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Garry Kasparov vs Loek van Wely
Hoogovens Group A (1999), Wijk aan Zee NED, rd 2, Jan-17
Sicilian Defense: Lasker-Pelikan. Sveshnikov Variation Chelyabinsk Variation (B33)  ·  1-0



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Given 24 times; par: 52 [what's this?]

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Kibitzer's Corner
Aug-03-04  Knight13: Black will lose his Knight and Rook. Good game.
May-03-06  notyetagm: Kasparov kept his light-squared bishop on the a2-g8 diagonal, pinning the Black f7-pawn to the Black g8-king. This pin prevented Black from playing the thematic ... f7-f5 pawn break, leaving Black with no active plans.

Very nice prophylactic play by Kasparov.

Feb-11-11  Eyal: This is a model game for "positional" play against the Sveshnikov (and is indeed presented as such in K.’s "Revolution in the 70s"...) – combining pressure on d5 and against the weak a5 pawn.

Some interesting comments/lines given by Kasparov:

As far as theory goes, he thinks that 15.Bc4 is more accurate than Bb5, and that Black in his turn should have played 15…Ne7 (as in the stem-game Smyslov vs Sveshnikov, 1977) instead of Bb7 – all revolving around the key d5 square.

18...d5 is met by 19.exd5 Nxd5 20.Nxd5 Bxd5 21.h3! f6 22.c4 Be6 23.Qxd8 Rfxd8 24.Rfa1 Rac8 25.b3 Rd3 26.Rb1 and the a5 pawn falls (26…Ra8 27.b4); 21.h3 is necessary because after an immediate 21.c4 Bb7 22.Qxd8 Rfxd8 23.Rfa1 Rd2 White has back rank problems - 24.b4 Rad8! 25.h3 axb4.

19…Qb6 threatens 20…Bxe4, attacking the bishop on b5 by discovery; 22.b3 stops …a4 – Black can’t play it immediately after 20…Bc6, because he has to spend a tempo defending the d-pawn.

22...Qb7 is met by 23.Nd5! (23.f3? d5! 24.exd5 Nxd5 25.Rxa5 Qb6 26.Rxd5 Bxd5 27.Bxd5 Rxd5 28.Qxd5 Qxe3+ 29.Kh1 Qxc3 and draw) 23...Nxd5 24.exd5 Bb5 25.Rxa5 Bxc4 26.bxc4, and even though White’s extra pawn is doubled, he has good prospects for making the c5 break.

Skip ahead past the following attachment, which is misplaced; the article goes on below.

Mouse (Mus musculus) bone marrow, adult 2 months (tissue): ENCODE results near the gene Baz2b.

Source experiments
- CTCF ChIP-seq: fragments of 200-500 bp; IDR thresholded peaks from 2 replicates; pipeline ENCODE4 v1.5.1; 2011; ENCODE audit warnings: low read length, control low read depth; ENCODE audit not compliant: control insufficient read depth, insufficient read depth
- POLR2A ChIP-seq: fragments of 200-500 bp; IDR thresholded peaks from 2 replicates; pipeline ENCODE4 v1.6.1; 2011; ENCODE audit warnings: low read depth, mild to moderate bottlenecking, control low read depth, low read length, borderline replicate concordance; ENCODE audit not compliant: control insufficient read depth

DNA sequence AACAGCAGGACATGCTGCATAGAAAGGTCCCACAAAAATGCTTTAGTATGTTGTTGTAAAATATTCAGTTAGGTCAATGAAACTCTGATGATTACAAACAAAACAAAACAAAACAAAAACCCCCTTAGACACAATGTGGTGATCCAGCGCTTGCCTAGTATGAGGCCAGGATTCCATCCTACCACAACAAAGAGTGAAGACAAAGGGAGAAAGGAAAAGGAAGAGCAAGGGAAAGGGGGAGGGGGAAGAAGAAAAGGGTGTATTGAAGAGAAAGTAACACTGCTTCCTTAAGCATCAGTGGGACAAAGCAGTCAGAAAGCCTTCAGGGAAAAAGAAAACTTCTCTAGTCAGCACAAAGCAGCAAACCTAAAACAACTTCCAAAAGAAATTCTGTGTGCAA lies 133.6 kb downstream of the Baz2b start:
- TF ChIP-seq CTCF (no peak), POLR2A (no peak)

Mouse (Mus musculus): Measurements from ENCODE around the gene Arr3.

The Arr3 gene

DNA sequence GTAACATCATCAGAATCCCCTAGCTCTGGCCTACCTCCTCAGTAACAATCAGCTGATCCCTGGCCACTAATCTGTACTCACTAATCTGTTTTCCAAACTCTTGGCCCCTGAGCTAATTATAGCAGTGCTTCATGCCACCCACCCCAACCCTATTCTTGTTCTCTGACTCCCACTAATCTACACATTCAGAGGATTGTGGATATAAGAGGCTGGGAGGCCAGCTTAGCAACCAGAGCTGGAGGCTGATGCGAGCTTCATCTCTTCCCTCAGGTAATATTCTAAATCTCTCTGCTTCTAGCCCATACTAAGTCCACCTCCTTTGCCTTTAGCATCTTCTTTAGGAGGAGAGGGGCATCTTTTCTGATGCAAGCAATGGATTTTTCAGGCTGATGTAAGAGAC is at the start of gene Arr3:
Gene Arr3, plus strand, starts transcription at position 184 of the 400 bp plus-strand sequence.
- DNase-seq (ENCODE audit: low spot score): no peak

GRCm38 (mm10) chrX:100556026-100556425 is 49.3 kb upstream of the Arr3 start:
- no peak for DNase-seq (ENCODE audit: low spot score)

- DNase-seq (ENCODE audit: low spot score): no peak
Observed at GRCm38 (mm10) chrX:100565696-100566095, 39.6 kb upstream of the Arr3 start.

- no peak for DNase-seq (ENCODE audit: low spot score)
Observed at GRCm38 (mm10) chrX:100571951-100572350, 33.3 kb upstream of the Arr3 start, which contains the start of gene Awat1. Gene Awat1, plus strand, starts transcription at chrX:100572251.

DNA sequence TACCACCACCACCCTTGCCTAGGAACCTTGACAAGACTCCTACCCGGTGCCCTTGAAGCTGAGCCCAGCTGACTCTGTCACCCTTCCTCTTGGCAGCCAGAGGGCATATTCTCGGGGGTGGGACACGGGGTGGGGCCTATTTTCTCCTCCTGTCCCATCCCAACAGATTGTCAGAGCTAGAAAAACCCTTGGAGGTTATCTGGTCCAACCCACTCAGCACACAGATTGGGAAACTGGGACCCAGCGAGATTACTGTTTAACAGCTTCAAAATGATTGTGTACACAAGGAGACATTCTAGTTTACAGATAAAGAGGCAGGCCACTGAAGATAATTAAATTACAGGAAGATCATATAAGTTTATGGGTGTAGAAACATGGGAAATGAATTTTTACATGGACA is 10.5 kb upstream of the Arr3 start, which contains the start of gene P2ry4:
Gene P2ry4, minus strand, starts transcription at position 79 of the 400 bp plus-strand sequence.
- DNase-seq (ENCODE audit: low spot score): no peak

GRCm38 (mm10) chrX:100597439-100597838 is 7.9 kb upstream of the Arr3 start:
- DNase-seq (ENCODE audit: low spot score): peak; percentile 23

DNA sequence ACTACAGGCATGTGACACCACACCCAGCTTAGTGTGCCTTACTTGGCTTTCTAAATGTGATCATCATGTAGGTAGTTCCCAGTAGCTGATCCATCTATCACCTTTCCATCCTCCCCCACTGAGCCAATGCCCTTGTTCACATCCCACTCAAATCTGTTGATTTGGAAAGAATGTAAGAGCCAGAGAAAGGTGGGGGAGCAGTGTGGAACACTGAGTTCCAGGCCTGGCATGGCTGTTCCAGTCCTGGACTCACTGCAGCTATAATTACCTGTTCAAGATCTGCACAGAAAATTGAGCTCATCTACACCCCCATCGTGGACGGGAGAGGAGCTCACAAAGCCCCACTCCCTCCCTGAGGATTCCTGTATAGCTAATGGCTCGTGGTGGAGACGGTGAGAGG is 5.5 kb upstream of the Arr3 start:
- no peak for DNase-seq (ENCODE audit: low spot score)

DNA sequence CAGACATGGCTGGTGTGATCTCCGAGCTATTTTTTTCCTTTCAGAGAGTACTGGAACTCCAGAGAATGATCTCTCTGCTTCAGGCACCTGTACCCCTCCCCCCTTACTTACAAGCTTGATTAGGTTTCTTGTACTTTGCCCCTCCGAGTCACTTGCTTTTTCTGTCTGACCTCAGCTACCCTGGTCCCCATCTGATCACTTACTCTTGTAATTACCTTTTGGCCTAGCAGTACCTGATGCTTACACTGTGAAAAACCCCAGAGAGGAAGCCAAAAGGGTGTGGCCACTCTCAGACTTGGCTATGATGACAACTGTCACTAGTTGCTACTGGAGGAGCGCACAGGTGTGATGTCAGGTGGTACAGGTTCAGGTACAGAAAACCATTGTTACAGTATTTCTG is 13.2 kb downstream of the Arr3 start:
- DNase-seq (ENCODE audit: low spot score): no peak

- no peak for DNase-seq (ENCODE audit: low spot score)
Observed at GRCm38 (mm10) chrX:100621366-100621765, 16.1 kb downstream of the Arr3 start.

24.h4 & 25.h5 gain space on the K-side once Black is completely on the defensive, and help White in the endgame that results after 28.Bd5! with the swapping of pawns and pieces. White gets a passed pawn on the Q-side, and then trades it for the opportunity to infiltrate Black’s position with his rooks.

Premium Chessgames Member
  plang: Played in round 2; the first of seven straight wins bt Kasparov in rounds 2-8. 15..Bb7 was new; 15..Ne7 had been played previously.

Seirawan after 24 h4: "Not an obvious move. White seems to have reached a zenith and doesn't know exactly how to continue. Is the text good? I'm not sure. It could be brilliant. White is gaining space on the kingside and there is a reasonable chance that he might play Ne3-f5 in the not too distant future. In that case, Black could respond with ..g6 and it might be a good idea for White to have an advanced h-pawn."

Kasparov thought that 24..h5 may have been better than Van Wely's 24..h6. Had Van Wely played 28..Nxd5 29 exd f5 would have been a great square for the White knight. 38 g3! would have won quicker; after 38 Rxg7? Van Wely had more counterplay. Van Wely missed the best defense: 41..Rc7 42 Rxc7+..Kxc7 43 Nxh6..Rh4+ 44 Kg1..Rxh5 45 Nxf7..Kd7 46 g4..h3 47 Ng5..Rd3 48 Ne4..Kd8 49 Nxd6..Rxd5 50 Ne4 and White still has some work to do; after 41..Ke8? the game ended quickly.

Premium Chessgames Member
  tpstar: White to Play and Win after 43 ... Kf8.

<Eyal> <plang> Great comments!

Premium Chessgames Member
  ToTheDeath: Great game. 24...h5 would not have been better- as Tibor Karolyi shows in his book Garry Kasparov Fighting Chess White could play 25.Qd1! with a direct attack on the kingside:

I.) 25...g6 26.Qf3 Rf8 (or 26...Be8 27.g4! cracking open the kside like a walnut) 27.Qf6 Ra7 28.b4! winning

II.) 25...Bxe4 26.Qxh5 and now

a.) 26...g6 27.Qg5 Qc7 28.Ng4 d5 29.Nf6+ Kg7 30.Nxe4 dxe4 31.h5

b.)26...d5 27.Qxe5! utilizing the pin 27...Ng6 28.Qg5 f6 29.Qg4 dxc4 30.Qxe4 cxb3 31.Qe6+ Kh8 32.Qxb3 Nxh4 33.Ra4! and White is better

c.) 26...Bg6 27.Qg5 d5 28.b4! Qc7 and now either 29.Bb3 or 29.h5 and Black will have trouble defending his king.

Powerful game all the way through.

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